God is described as having created the earth, mankind, other living things, and the rest of the universe in the early chapters of Genesis. But he apparently was unable to foresee the future behavior of his creations. In particular, He did not predict the degree of wickedness that mankind would exhibit. He regretted his decision to create mankind. So he decided to commit the ultimate act of genocide, by murdering the entire human race: men, women, children, infants and newborns. God decided to exterminate people by drowning - a slow and painful way to die. He allowed Noah to survive, along with Noah's wife, his three sons and their wives. But the Bible states that the rest of the human race were wiped out, including young children and infants who had not reached the age of accountability.
In the 20th century, the most serious acts of genocide involved less than 1% of the human population. Examples are: the extermination of the Armenian minority in Turkey, the extermination of Jews, Roma (Gypsies) and others by the Nazis, the extermination of the ethnic Albanians by the Serbs in Kosovo in the former Yugoslavia. The perpetrators have become the most hated of people. But the genocide resulting from the great flood is far more serious. It is recorded as having destroyed over 99% of the human race, leaving only eight humans alive.
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Genocide of the residents of Canaan:

The Israelites invaded Canaan and, under God's instructions, exterminated seven nations in widespread acts of genocide: the Girgashites, Amorites, Canaanites, Perizzites,  Hivites, and Jebusites. They continued to commit genocide against other groups.
Deuteronomy 7:1-2:
"... the seven nations greater and mightier than thou; And when the LORD thy God shall deliver them before thee; thou shalt smite them, and utterly destroy them; thou shalt make no covenant with them, nor shew mercy unto them."
Joshua 6:21:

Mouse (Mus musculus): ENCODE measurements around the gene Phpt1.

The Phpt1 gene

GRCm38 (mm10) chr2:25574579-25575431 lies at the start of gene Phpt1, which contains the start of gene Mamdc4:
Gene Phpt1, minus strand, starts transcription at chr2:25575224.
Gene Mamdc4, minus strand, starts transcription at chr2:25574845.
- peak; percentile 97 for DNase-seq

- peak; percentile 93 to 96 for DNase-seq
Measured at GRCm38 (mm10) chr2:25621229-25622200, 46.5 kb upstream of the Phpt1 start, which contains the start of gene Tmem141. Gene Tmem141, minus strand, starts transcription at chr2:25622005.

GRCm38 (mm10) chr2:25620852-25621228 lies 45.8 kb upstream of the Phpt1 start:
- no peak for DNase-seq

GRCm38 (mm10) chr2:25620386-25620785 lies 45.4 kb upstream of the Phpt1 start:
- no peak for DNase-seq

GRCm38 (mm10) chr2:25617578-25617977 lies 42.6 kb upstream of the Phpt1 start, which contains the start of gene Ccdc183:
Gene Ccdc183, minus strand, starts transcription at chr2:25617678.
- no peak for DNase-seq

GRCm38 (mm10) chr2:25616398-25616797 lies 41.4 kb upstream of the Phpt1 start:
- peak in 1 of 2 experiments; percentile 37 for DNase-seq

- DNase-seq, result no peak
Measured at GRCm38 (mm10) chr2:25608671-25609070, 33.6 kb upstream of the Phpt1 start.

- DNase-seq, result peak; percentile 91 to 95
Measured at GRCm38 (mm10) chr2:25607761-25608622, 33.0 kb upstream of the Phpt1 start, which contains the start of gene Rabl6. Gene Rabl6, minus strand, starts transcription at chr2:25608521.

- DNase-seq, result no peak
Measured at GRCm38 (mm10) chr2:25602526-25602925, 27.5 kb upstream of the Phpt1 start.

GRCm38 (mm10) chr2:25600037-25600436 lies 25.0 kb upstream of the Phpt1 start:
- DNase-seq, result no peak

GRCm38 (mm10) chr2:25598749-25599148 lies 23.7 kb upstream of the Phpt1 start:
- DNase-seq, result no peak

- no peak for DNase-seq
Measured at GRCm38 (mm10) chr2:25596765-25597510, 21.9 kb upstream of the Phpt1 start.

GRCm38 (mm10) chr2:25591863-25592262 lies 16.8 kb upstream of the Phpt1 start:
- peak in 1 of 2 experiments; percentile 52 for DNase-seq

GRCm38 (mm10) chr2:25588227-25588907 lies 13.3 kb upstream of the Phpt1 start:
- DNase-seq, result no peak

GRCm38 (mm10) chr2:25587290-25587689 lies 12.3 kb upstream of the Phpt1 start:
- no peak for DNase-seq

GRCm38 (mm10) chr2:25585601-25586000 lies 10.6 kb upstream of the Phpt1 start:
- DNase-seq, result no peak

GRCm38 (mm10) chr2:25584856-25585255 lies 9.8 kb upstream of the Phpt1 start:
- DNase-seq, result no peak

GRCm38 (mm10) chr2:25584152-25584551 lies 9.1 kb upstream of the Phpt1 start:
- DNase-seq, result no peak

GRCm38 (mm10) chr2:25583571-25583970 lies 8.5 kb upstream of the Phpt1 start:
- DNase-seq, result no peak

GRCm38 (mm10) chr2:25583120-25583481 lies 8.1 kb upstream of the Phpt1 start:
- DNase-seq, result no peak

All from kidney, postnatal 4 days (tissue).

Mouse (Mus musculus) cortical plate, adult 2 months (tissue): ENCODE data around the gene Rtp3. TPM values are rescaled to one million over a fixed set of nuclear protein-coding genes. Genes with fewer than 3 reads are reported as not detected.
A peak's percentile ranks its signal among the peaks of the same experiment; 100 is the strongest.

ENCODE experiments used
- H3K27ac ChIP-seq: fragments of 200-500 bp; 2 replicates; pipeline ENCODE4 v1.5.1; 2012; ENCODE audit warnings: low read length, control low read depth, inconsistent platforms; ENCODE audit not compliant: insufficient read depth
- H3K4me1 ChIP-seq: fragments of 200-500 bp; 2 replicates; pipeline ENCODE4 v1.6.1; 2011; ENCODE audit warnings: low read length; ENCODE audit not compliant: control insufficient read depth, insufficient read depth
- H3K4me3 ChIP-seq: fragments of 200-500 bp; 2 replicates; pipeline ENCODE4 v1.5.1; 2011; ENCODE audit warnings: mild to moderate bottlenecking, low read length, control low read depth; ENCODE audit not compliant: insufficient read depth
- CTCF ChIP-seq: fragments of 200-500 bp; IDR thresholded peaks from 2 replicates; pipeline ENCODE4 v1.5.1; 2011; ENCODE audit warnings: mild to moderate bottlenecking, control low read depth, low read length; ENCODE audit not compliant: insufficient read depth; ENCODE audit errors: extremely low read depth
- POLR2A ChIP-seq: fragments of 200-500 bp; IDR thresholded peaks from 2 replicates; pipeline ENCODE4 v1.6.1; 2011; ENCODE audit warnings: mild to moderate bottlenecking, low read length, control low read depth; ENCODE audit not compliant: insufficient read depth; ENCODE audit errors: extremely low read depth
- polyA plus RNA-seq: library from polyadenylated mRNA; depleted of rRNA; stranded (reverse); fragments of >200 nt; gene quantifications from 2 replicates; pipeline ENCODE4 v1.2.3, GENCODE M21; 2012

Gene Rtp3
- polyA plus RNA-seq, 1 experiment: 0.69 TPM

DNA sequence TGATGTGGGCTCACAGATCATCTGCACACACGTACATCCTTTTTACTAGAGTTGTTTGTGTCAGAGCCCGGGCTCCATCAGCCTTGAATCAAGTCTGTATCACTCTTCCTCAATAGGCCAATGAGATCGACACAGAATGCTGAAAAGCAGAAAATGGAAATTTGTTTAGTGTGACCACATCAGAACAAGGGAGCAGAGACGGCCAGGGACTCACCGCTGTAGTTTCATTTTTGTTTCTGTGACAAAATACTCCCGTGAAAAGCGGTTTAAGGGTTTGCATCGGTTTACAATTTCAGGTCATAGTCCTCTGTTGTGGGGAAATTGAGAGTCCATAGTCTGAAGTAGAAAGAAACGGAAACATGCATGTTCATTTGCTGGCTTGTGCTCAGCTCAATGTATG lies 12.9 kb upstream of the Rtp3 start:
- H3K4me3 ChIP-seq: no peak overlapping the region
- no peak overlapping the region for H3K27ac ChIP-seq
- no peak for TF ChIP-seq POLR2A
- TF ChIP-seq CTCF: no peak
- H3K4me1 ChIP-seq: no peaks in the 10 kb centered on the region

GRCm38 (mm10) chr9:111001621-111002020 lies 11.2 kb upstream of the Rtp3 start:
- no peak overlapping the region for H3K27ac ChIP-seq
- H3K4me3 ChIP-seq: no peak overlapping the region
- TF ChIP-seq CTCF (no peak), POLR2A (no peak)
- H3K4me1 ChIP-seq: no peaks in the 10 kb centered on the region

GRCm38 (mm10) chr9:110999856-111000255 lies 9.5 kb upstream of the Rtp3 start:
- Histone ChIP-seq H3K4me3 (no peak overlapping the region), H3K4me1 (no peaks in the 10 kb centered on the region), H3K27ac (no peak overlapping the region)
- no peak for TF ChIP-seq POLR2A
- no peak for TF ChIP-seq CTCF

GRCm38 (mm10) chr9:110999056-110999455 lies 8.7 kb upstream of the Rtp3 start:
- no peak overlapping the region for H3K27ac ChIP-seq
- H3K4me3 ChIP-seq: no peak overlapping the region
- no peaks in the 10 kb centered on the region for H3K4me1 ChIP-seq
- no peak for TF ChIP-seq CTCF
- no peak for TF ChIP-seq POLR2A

"And they utterly destroyed all that was in the city, both man and woman, young and old, and ox, and sheep, and ass, with the edge of the sword.
This latter passage describes one event in the invasion of Canaan by the ancient Israelites. After the walls of the city of Jericho fell, the soldiers ran into the city, and murdered all its inhabitants: elderly men and women, mature men and women, pregnant women, youths, boys, girls, infants and newborns. Their goal was to entirely wipe out the Canaanite culture by destroying its people; this is one definition of genocide. Incidentally, the people were butchered by the edge of the sword, because the weapons did not have pointed ends.
Joshua 10:40-41:
"So Joshua smote all the country of the hills, and of the south, and of the vale, and of the springs, and all their kings: he left none remaining, but utterly destroyed all that breathed, as the LORD God of Israel commanded. And Joshua smote them from Kadesh-barnea even unto Gaza, and all the country of Goshen, even unto Gibeon." 
As recorded in Joshua 11:19-23, God had "hardened the hearts" of the Canaanites, so that all but one city attempted to fight the Hebrews in battle. The sole exception were the Hivites, the inhabitants of Gibeon. "As the LORD commanded Moses", all of the rest were defeated in battle; their cities and populations were destroyed. This included people of all ages: men, women children, infants and newborns.
Genocides and other extreme atrocities are recorded in:
bulletGenesis 19: - Cities of Sodom and Gomorrah for being:
bulletUncharitable to their widows, children and poor
bulletAbusive to strangers.
More details [BELOW]

bulletJoshua 8:24 - City of Ai
bulletJoshua 10:26 - Joshua murdered five defenseless kings of the Amorites in cold blood.
bulletJoshua 10:28 - City of Makkedah
bulletJoshua 10:29 - City of Libnah